So even if we are 100% sure neither Junior or his parents are at risk for hepatits B infection (and let’s face it, we almost never are), giving the vaccine is very safe, so if Junior is vaxed, his parents don’t have to worry about getting it for him during his possibly rebellious teen/preteen years.
Why this should be a dilemma for any knowledgeable pediatrician is beyond me. While in general, a doctor should tailor his/her treatment to the patient and the guidelines be damned if adherence to them will hurt that particular patient, the overwhelming majority of infants will only benefit, or at the very least not be harmed, from administering the hepatitis B vaccine starting at birth. And in order to give good guidance to parents on this and other subjects, they need to at least attempt to understand the rationale for the guidelines and not let their personal, nature-worshipping ideology get in the way of their medical duties.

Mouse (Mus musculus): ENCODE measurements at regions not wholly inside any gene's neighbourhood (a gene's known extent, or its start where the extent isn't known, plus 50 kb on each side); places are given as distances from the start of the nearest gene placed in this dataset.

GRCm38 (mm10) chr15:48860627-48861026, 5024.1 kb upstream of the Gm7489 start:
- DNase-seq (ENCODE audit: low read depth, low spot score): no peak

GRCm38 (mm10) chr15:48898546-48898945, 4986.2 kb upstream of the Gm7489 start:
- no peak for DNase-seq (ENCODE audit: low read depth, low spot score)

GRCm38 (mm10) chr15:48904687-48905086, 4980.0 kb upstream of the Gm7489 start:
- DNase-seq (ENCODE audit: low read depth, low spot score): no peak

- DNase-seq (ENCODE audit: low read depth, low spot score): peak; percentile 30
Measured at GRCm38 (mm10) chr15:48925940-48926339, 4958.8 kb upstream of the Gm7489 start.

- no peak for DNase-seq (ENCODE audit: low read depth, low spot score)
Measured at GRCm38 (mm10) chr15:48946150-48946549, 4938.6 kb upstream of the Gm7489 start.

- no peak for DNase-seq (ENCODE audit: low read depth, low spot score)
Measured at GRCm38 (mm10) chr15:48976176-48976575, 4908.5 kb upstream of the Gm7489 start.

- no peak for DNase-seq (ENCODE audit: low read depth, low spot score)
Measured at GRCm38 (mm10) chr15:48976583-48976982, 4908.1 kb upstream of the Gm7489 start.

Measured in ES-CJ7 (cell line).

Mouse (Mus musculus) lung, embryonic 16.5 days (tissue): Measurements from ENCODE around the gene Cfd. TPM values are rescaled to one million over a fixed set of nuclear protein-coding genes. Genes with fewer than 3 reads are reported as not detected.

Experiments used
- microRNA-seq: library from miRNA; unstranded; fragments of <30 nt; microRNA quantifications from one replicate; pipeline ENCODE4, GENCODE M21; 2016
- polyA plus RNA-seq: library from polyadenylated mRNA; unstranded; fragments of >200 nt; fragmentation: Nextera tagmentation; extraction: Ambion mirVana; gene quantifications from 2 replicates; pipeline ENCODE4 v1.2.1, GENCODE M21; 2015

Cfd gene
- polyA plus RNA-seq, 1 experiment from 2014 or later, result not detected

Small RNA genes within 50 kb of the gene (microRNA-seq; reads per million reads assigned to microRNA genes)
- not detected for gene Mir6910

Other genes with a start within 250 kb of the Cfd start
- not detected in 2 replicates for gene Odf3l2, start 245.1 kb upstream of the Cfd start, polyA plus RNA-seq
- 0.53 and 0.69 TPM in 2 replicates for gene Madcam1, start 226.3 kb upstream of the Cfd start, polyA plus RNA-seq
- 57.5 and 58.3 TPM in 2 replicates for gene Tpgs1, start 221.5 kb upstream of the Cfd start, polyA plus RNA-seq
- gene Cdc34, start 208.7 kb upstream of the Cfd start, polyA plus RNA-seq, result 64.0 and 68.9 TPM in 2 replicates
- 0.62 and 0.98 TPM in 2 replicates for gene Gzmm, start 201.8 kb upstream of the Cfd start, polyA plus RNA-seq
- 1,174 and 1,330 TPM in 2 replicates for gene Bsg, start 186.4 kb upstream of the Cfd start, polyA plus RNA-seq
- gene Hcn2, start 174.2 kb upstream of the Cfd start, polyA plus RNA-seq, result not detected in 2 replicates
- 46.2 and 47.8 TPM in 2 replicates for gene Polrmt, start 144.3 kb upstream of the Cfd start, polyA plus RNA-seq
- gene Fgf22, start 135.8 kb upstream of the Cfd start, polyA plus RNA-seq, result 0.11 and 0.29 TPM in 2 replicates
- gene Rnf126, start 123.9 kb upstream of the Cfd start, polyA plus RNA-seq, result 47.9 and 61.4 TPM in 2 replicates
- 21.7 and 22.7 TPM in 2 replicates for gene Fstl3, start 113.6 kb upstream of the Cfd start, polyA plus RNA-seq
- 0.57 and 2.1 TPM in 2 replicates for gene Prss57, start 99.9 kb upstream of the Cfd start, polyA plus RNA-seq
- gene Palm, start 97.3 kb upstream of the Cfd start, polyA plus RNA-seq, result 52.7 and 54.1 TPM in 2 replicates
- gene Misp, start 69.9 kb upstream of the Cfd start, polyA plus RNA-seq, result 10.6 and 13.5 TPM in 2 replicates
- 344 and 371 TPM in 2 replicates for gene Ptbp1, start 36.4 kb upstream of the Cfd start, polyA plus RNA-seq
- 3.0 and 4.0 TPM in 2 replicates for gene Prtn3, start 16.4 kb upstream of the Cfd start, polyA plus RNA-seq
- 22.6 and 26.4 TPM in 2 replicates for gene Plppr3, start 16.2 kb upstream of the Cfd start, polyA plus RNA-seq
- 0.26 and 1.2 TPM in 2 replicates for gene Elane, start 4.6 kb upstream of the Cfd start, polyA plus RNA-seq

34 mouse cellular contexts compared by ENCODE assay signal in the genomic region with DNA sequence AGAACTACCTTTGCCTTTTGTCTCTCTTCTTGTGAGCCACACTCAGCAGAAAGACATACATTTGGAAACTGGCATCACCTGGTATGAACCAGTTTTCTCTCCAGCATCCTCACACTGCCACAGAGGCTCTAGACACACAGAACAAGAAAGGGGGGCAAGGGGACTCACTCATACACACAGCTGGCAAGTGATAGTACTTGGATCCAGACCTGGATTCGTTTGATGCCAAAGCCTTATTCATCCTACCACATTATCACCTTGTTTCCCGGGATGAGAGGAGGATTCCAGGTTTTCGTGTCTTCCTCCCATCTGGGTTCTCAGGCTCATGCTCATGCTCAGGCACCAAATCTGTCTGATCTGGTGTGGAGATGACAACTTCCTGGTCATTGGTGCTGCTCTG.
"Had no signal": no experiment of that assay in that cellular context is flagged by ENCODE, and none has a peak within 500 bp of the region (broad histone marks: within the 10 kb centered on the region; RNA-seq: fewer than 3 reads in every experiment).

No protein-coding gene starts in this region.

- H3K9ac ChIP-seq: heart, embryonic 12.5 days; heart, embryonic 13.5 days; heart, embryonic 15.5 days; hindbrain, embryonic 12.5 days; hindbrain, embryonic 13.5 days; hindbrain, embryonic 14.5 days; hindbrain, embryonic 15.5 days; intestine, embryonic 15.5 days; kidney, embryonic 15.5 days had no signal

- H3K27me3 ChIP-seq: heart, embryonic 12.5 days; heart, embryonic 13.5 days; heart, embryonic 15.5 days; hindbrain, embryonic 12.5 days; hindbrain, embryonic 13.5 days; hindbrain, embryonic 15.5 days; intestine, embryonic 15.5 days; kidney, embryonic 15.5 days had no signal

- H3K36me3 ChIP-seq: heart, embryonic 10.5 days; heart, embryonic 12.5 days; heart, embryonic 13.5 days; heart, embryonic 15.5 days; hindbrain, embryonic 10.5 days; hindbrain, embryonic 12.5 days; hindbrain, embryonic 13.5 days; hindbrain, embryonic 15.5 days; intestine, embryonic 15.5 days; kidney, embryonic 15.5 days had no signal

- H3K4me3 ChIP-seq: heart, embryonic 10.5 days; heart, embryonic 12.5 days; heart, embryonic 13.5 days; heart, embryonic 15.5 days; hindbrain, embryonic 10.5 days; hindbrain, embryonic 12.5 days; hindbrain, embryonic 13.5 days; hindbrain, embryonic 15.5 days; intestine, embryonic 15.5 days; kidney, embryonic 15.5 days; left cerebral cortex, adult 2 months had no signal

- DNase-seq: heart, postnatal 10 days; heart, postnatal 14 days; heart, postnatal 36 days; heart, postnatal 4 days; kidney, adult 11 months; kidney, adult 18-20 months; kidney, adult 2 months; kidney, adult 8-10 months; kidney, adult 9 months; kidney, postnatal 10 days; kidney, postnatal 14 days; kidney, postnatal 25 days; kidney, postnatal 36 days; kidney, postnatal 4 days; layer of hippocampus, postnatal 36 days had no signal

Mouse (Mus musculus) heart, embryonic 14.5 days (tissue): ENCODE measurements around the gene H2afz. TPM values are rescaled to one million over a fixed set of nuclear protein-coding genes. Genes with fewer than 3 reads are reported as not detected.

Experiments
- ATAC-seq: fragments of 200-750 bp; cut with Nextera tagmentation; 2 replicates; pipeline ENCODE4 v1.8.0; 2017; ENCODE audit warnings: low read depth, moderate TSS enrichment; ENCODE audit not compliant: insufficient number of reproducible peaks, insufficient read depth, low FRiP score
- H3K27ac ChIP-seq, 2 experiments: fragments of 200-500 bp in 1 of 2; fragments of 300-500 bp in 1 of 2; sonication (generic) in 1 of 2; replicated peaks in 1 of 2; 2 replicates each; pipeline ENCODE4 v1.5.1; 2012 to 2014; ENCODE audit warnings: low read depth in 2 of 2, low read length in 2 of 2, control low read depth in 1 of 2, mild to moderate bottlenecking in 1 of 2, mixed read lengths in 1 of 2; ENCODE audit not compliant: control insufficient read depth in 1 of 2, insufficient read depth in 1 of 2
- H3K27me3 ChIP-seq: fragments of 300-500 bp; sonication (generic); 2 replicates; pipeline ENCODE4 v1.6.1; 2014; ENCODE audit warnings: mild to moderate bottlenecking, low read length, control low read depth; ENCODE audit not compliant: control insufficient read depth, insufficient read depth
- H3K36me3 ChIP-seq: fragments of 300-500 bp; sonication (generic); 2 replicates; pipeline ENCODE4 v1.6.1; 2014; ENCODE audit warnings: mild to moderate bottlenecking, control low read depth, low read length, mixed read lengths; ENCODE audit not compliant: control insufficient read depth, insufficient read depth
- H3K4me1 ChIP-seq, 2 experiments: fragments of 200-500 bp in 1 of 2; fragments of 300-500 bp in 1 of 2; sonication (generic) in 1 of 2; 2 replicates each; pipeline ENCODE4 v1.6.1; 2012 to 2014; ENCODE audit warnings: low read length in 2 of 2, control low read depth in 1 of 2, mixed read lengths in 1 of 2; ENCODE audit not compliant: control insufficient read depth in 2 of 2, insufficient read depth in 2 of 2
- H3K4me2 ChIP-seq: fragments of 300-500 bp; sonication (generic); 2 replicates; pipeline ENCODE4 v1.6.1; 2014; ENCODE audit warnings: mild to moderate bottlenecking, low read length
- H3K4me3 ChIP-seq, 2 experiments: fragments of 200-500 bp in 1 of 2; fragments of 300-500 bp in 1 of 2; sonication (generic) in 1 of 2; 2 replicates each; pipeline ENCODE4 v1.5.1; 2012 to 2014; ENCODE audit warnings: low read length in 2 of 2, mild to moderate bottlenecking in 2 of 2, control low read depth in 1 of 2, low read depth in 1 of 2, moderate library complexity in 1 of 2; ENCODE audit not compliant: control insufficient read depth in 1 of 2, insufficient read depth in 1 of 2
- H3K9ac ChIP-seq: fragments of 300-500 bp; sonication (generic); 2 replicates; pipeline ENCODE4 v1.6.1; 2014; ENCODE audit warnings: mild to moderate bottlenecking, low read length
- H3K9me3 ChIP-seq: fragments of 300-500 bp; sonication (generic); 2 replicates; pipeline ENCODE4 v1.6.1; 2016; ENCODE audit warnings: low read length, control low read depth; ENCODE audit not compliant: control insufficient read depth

Mind you, I posted a much shorter (and politer) response in this vein to the thread at Momformation that was deleted. I’m shocked, shocked, I tell you!
*Name and certain details have been changed for privacy. The story is 100% genuine, however.
**Israel does not pay its blood donors for their donation, though you have blood bank insurance for a year’s duration with each unit you donate. Meaning that if you or a relative needs blood during that year, you don’t have to pay for or donate a unit of blood.